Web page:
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Can a woman rail thus ?

Sil. Call you this railing?
Ros. Why, thy godhead laid apart,

Warr'st thou with a woman's heart?
Did you ever hear such railing?- ..

Whiles the eye of man did woo me,

That could do no vengeance? to me.
Meaning me a beast.-

If the scorn of your bright eyne
Have power to raise such love in mine,
Alack, in me what strange effect
Would they work in mild aspéct?
Whiles you chid me, I did love;
How then might your prayers move?
He, that brings this love to thee,
Little knows this love in me:
And by him seal up thy mind;
Whether that thy youth and kind®
Will the faithful offer take
Of me, and all that I can make;
Ör else by him my love deny,

And then I'll study how to die.
Sil. Call you this chiding?
Cel. Alas, poor shepherd!

Ros. Do you pity him? no, he deserves no pityWilt thou love such a woman ?-What, to make thee an instrument, and play false strains upon thee! not to be endured !-Well, go your way to her, (for I see, love hath made thee a tame snake,) and say

- tengeance ) is used for mischief.

- youth and kind-] Kind is the old word for nature.

- all that I can make;] i. e. raise as profit from any thing. - I see, lote hath made thee a tame snake,)] This term was, VOL. III.

this to her;—That if she love me, I charge her to love thee: if she will not, I will never have her, unless thou entreat for her. If you be a true lover, hence, and not a word; for here comes more company.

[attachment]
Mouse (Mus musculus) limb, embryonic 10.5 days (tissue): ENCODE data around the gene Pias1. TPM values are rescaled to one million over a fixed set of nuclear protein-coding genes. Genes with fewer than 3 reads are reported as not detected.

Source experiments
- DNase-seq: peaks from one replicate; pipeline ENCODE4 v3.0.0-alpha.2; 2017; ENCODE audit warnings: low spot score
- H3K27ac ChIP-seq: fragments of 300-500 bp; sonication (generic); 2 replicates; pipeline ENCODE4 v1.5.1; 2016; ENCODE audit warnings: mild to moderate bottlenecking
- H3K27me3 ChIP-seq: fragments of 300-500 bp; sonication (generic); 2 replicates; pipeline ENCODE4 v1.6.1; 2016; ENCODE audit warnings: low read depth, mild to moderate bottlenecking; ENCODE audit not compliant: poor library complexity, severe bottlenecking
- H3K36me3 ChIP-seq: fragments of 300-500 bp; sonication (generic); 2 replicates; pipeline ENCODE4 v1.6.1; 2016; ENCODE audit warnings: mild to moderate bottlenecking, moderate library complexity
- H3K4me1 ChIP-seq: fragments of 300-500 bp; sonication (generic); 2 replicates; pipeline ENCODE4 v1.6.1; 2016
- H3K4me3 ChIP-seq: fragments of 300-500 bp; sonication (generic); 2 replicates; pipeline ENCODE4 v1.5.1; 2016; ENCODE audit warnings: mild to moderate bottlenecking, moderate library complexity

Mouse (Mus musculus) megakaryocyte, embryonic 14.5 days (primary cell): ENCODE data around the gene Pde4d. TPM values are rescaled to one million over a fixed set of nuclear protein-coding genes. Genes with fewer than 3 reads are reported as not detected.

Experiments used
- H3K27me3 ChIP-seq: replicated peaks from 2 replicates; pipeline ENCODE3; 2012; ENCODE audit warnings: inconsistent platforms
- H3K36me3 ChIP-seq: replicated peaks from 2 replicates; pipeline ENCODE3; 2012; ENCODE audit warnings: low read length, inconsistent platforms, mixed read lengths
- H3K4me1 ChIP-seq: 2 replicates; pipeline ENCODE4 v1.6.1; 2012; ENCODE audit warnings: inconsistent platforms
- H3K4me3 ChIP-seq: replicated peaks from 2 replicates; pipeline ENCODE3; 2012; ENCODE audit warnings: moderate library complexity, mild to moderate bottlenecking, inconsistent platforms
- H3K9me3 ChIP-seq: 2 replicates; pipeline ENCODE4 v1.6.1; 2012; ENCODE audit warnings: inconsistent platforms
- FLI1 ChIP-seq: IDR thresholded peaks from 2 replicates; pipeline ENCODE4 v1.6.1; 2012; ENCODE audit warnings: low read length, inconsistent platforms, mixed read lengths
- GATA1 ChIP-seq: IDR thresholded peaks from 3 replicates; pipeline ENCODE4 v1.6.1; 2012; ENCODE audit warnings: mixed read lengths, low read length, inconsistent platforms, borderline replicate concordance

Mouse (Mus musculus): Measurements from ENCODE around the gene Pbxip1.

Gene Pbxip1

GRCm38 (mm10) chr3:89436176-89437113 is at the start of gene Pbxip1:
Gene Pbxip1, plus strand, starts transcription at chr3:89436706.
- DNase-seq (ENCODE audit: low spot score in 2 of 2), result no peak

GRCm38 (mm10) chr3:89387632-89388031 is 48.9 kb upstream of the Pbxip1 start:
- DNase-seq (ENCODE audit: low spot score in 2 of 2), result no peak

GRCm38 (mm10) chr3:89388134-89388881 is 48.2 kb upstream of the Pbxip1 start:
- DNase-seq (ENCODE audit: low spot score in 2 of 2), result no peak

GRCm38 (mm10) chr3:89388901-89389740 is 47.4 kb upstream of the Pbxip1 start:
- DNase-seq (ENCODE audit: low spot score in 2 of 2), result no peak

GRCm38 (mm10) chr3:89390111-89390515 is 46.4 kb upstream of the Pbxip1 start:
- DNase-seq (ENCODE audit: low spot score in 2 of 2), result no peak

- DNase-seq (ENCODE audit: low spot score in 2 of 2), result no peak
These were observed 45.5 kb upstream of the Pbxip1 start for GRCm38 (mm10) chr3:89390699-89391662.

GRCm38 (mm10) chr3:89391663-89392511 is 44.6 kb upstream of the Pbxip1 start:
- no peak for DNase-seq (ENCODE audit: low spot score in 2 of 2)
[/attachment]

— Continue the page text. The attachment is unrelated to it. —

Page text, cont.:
[Exit Silvius.

Enter OLIVER.
Oli. Good-morrow, fair ones: Pray you, if you

know
Where, in the purlieus of this forest, stands
A sheep-cote, fenc'd about with olive-trees?
Cel. West of this place, down in the neighbour

bottom,
The rank of osiers, by the murmuring stream,
Left on your right hand, brings you to the place:
But at this hour the house doth keep itself,
There's none within.

Oli. If that an eye may profit by a tongue,
Then I should know you by description;
Such garments, and such years: The boy is fair,
Of female favour, and bestows himself
Like a ripe sister : but the woman low,
And browner than her brother. Are not you
The owner of the house I did inquire for.

Cel. It is no boast, being ask'd, to say, we are.

Oli. Orlando doth commend him to you both;
And to that youth, he calls his Rosalind,
He sends this bloody napkin;? Are you he?

in our author's time, frequently used to express a poor contemptible fellow.

_ purlieus of this forest,] Purlieu, says Manwood's Treatise on the Forest Laws, c. xx. “ Is a certaine territorie of ground adjoyning unto the forest, meared and bounded with unmoveable marks, meeres, and boundaries : which territories of ground was also forest, and afterwards disaforested againe by the perambulations made for the severing of the new forest from the old."

REED. i napkin;] i. e, handkerchief.

Ros. I am: What must we understand by this?

Oli. Some of my shame; if you will know of me What man I am, and how, and why, and where This handkerchief was stain'd. Cel.

I pray you, tell it. Oli. When last the young Orlando parted from